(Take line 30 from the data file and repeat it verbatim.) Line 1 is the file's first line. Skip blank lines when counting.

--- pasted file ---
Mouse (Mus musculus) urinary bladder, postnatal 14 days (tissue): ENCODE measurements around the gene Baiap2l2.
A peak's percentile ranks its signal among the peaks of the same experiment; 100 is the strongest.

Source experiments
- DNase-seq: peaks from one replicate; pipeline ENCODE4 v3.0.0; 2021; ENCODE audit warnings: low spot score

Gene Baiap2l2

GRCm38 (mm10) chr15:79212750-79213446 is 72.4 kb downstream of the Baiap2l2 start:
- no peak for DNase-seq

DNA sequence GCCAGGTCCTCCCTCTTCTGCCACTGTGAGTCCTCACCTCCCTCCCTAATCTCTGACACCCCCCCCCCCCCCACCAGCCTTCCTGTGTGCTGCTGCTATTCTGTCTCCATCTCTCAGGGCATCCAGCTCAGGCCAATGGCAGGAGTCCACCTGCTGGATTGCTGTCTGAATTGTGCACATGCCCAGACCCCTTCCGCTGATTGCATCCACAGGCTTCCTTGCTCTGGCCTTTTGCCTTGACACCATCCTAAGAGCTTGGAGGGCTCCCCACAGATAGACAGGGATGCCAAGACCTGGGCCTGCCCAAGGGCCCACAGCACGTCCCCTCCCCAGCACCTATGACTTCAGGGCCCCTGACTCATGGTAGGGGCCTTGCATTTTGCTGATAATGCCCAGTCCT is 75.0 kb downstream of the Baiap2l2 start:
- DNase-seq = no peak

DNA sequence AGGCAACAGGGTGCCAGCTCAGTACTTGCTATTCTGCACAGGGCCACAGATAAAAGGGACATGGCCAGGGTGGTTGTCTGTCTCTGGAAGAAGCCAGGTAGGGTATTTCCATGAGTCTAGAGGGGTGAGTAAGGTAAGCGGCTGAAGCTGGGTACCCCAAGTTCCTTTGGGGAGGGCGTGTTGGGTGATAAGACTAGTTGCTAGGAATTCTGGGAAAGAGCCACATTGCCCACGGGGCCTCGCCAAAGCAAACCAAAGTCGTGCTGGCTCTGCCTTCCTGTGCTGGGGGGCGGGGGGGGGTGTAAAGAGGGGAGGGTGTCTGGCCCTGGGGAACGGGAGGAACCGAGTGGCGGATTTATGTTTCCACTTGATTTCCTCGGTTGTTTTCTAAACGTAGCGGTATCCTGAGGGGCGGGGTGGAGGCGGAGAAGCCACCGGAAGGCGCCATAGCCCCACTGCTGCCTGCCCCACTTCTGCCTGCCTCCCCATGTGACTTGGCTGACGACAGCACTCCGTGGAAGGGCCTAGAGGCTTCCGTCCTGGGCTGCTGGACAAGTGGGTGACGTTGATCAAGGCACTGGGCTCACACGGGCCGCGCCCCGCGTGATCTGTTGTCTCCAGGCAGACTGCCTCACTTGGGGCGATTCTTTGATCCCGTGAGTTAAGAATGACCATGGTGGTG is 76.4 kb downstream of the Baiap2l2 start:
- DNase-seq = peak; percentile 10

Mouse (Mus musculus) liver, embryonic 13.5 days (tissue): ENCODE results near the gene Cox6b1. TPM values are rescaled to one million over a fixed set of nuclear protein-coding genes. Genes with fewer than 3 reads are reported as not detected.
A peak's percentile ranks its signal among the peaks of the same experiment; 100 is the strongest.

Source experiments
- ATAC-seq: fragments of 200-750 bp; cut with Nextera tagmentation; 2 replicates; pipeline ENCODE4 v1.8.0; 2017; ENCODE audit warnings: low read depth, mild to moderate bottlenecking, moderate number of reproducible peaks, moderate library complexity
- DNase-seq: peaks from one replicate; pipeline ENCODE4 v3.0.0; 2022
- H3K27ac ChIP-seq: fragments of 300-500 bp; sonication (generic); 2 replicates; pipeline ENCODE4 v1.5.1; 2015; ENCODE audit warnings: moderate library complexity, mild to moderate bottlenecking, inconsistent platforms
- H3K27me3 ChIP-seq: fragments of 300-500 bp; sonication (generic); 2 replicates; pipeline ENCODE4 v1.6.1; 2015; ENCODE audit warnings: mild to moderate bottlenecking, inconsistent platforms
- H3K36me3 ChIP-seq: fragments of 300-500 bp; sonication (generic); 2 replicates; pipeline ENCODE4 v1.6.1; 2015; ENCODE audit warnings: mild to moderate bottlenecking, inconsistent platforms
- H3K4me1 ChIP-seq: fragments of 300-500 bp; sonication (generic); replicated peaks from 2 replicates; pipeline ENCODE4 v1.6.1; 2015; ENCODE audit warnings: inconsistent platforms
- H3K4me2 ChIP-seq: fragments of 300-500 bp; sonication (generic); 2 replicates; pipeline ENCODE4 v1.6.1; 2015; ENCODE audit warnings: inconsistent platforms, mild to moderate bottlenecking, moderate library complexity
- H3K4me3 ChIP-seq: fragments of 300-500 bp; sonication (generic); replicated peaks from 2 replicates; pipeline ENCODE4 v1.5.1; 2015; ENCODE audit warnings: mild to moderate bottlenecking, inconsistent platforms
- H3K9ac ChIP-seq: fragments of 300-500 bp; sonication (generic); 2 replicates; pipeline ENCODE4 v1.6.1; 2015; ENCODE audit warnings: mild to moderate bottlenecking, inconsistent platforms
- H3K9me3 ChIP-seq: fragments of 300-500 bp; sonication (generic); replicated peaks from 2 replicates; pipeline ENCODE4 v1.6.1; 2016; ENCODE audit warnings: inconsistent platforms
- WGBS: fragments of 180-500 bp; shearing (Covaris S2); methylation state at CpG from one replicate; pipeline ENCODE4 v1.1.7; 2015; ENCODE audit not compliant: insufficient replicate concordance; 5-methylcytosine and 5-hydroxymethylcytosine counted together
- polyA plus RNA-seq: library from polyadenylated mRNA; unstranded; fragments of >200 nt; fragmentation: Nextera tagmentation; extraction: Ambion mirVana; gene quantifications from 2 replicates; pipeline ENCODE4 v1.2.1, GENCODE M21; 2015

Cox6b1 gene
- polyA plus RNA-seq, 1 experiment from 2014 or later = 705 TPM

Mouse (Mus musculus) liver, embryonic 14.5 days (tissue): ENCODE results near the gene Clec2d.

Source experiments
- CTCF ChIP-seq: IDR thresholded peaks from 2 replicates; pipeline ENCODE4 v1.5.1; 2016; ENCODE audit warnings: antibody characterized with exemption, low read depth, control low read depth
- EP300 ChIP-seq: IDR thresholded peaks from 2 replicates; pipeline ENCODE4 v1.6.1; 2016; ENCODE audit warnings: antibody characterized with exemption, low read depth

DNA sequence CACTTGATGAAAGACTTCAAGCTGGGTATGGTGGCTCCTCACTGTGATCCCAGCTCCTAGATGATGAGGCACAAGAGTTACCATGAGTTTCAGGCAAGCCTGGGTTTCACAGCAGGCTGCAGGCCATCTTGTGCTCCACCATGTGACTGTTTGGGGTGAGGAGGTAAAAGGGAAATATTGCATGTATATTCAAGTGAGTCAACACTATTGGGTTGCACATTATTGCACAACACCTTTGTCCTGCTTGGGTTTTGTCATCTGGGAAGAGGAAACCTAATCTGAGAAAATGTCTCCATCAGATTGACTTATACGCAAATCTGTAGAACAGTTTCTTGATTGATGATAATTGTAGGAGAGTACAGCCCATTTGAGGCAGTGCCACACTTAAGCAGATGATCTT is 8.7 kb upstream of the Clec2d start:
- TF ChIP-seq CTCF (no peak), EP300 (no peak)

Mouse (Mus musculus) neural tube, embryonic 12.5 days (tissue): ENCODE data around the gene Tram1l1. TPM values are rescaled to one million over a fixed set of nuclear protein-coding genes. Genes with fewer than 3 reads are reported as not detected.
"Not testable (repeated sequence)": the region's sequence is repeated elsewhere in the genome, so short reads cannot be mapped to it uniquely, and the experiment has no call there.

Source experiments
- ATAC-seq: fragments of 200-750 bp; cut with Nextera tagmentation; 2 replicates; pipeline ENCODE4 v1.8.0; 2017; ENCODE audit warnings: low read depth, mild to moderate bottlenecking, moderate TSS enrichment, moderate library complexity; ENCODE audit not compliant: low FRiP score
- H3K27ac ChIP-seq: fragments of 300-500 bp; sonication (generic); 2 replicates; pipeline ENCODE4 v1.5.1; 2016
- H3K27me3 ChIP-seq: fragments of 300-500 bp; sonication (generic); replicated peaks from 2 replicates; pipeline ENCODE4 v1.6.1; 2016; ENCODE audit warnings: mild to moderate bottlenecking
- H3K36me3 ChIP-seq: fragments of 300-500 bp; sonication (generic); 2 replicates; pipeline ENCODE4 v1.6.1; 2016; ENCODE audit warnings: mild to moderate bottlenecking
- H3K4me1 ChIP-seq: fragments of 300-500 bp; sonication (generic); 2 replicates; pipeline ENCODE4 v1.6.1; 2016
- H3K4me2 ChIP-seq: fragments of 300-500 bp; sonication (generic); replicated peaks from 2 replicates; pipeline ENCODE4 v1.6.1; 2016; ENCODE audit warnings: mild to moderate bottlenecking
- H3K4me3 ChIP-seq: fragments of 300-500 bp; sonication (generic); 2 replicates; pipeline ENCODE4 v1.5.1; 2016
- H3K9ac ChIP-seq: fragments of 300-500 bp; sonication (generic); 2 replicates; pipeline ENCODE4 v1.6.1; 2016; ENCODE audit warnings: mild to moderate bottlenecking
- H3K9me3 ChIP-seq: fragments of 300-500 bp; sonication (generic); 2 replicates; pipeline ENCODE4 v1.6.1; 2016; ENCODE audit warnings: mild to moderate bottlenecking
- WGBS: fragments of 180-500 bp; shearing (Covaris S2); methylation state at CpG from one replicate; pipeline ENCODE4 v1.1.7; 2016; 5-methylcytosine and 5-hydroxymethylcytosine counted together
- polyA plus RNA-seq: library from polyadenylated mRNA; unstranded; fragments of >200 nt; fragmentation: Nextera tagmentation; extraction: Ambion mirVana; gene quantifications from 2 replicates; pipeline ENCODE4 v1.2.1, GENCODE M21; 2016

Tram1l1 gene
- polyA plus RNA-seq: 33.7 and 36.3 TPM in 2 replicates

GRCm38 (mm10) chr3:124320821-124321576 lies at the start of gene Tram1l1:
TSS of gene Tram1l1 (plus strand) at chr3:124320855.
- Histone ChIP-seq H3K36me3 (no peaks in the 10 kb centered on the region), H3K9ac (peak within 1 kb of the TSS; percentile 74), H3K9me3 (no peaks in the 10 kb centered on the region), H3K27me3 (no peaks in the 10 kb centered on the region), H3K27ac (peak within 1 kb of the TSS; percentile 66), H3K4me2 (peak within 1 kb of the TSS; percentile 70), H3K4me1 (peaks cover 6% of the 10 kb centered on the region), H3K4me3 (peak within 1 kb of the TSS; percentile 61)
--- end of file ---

Source experiments